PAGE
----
b) Dependent Visa
A Dependent Visa is issued to individuals who begin their relationship with a primary visa holder, such as a child. If the main visa holder undergoes a divorce, this could potentially influence the status of the dependents. However, it’s worth citing that there may be opportunities to apply for a separate visa category.
c) Partner Visa
A Partner Visa, much like a UK Spouse Visa, depends on a relationship with a visa sponsor. If this relationship terminates due to divorce, there is a chance that you may have to leave the UK. However, given your circumstances, you may be qualified to apply for another visa option or even for settlement.
d) Other Family Visas
Other categories of Family Visas, such as an Adult Dependent Relative visa or a Child Visa, could also be impacted by a divorce. Usually, an adult-dependent relative would be sponsored by a relative who already has settled status or British citizenship, so the fact that he/ she may be divorced at the time of application may not be relevant. In any event, an application to sponsor an adult-dependent relative can only be made by a person who has settled status or is a British citizen. This means that if that relative had been married before then, he/ she would have obtained a settlement on the basis of marriage or being an unmarried partner before applying to sponsor the foreign adult dependent relative. .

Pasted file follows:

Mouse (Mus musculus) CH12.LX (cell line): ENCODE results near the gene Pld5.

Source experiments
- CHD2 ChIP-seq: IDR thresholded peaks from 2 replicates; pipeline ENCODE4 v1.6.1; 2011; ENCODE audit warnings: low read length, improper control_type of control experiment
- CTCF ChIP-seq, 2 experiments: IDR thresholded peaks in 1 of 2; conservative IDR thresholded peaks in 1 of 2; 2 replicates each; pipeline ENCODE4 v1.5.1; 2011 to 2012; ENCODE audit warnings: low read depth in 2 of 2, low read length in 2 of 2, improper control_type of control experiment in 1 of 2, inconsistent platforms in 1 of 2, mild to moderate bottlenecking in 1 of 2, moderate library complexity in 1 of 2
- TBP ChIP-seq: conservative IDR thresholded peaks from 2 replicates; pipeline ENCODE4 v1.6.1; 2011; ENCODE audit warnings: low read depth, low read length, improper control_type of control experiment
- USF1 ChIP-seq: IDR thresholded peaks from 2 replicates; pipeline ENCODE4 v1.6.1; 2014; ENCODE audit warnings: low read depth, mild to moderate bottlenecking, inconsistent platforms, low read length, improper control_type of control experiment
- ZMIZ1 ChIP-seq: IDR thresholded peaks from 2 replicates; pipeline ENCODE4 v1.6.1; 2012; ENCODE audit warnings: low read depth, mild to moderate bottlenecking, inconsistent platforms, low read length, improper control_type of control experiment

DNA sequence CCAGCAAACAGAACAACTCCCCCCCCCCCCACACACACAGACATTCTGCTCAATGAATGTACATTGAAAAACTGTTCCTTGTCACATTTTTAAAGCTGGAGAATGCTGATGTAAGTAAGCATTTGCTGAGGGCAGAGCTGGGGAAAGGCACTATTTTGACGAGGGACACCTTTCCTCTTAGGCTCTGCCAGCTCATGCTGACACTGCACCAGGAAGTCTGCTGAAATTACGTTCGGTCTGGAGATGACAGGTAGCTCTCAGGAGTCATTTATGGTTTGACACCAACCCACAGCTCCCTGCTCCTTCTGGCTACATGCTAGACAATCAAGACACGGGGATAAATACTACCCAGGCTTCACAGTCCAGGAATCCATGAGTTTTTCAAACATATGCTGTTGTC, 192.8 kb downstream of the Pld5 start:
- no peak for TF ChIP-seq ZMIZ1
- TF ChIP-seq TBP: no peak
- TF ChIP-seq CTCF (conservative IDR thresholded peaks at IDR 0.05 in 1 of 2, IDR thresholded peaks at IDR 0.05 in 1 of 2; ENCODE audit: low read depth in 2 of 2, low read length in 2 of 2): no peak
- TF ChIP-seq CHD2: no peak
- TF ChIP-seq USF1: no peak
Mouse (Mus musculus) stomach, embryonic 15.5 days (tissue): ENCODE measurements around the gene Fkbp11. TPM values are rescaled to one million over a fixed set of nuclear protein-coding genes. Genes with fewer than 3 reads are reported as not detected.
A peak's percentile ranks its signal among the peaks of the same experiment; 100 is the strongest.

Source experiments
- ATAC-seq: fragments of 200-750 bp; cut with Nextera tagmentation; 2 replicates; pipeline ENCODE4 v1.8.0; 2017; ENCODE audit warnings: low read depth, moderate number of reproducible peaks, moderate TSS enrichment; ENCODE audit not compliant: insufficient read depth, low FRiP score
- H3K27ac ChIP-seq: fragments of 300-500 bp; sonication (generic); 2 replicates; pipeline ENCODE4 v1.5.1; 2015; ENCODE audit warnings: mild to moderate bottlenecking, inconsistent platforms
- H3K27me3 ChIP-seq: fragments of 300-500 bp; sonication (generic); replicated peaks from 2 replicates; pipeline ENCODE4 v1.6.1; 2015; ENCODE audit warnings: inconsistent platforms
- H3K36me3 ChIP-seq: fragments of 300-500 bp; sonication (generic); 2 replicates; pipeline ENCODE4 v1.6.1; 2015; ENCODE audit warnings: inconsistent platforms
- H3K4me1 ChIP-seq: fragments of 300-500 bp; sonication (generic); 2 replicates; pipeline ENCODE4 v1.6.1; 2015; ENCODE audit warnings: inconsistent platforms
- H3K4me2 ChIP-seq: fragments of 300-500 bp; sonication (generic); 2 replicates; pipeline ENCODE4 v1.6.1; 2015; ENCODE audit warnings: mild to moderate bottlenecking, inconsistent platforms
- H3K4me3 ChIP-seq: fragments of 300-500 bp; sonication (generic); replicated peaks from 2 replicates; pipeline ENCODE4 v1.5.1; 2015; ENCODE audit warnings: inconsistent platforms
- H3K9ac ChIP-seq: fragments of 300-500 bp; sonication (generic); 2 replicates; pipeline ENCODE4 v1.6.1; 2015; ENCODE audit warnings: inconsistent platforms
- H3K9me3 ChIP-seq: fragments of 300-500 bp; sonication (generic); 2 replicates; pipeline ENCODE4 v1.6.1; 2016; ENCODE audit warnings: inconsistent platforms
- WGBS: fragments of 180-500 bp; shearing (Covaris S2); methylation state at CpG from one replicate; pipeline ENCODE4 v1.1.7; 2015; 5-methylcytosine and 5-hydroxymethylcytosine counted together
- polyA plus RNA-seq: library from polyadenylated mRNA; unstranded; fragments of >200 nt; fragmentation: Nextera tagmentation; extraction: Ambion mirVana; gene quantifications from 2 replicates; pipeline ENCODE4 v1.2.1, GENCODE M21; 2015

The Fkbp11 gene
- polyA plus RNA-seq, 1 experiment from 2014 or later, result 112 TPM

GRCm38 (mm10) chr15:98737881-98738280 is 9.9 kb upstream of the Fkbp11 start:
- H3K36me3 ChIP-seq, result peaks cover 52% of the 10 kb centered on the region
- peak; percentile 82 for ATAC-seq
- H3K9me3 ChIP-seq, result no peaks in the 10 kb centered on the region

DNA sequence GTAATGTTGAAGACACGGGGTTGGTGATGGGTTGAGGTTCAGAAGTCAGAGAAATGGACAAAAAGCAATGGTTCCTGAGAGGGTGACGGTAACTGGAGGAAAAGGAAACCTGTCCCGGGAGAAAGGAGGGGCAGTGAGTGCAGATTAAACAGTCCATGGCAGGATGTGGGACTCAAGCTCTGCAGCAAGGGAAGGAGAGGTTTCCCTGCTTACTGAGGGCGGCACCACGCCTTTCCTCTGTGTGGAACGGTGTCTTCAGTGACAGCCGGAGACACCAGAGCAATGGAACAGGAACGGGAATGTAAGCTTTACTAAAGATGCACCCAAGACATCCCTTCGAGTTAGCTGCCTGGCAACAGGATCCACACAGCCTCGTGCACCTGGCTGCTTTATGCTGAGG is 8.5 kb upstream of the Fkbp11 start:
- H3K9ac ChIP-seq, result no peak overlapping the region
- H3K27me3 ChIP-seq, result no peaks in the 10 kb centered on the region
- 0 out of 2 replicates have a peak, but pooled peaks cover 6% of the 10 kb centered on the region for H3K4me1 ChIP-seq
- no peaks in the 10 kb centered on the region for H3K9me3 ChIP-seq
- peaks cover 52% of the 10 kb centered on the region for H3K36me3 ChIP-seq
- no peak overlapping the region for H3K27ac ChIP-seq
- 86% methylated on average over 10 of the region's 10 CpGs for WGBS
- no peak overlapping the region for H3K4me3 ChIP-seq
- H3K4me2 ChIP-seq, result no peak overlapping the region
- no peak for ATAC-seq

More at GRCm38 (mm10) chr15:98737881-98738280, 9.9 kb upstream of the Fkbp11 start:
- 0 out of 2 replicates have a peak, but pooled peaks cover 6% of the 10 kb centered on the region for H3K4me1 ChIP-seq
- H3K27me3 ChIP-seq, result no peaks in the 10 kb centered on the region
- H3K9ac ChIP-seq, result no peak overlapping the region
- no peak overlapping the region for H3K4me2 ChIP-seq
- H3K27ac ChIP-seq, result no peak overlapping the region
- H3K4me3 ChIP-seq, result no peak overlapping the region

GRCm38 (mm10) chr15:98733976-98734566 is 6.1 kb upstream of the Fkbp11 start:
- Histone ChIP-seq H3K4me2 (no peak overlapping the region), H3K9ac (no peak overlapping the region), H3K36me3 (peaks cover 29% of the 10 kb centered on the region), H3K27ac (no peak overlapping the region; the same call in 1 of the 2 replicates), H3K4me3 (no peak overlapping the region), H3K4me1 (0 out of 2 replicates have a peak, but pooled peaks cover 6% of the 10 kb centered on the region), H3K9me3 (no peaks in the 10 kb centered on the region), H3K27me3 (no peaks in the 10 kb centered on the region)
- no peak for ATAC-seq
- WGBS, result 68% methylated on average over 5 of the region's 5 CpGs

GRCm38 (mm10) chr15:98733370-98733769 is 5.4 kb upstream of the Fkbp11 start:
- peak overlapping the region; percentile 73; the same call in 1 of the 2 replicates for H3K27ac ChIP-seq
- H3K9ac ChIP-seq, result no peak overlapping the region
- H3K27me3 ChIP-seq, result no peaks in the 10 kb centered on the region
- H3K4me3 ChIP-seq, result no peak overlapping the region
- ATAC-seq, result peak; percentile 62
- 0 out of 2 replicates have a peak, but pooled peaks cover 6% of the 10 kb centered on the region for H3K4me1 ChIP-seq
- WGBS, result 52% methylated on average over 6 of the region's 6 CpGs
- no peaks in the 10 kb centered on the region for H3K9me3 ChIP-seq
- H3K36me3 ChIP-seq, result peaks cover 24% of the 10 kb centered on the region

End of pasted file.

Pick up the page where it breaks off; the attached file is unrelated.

It is vital, however, to seek legal advice to grasp the potential consequences and explore alternative visa possibilities.
e) Citizenship or Indefinite Leave to Remain (ILR)
Divorce after indefinite leave or obtaining British citizenship will not restrict your right to remain in the UK. These statuses grant you the privilege to reside and work in the UK indefinitely, irrespective of changes in your personal circumstances.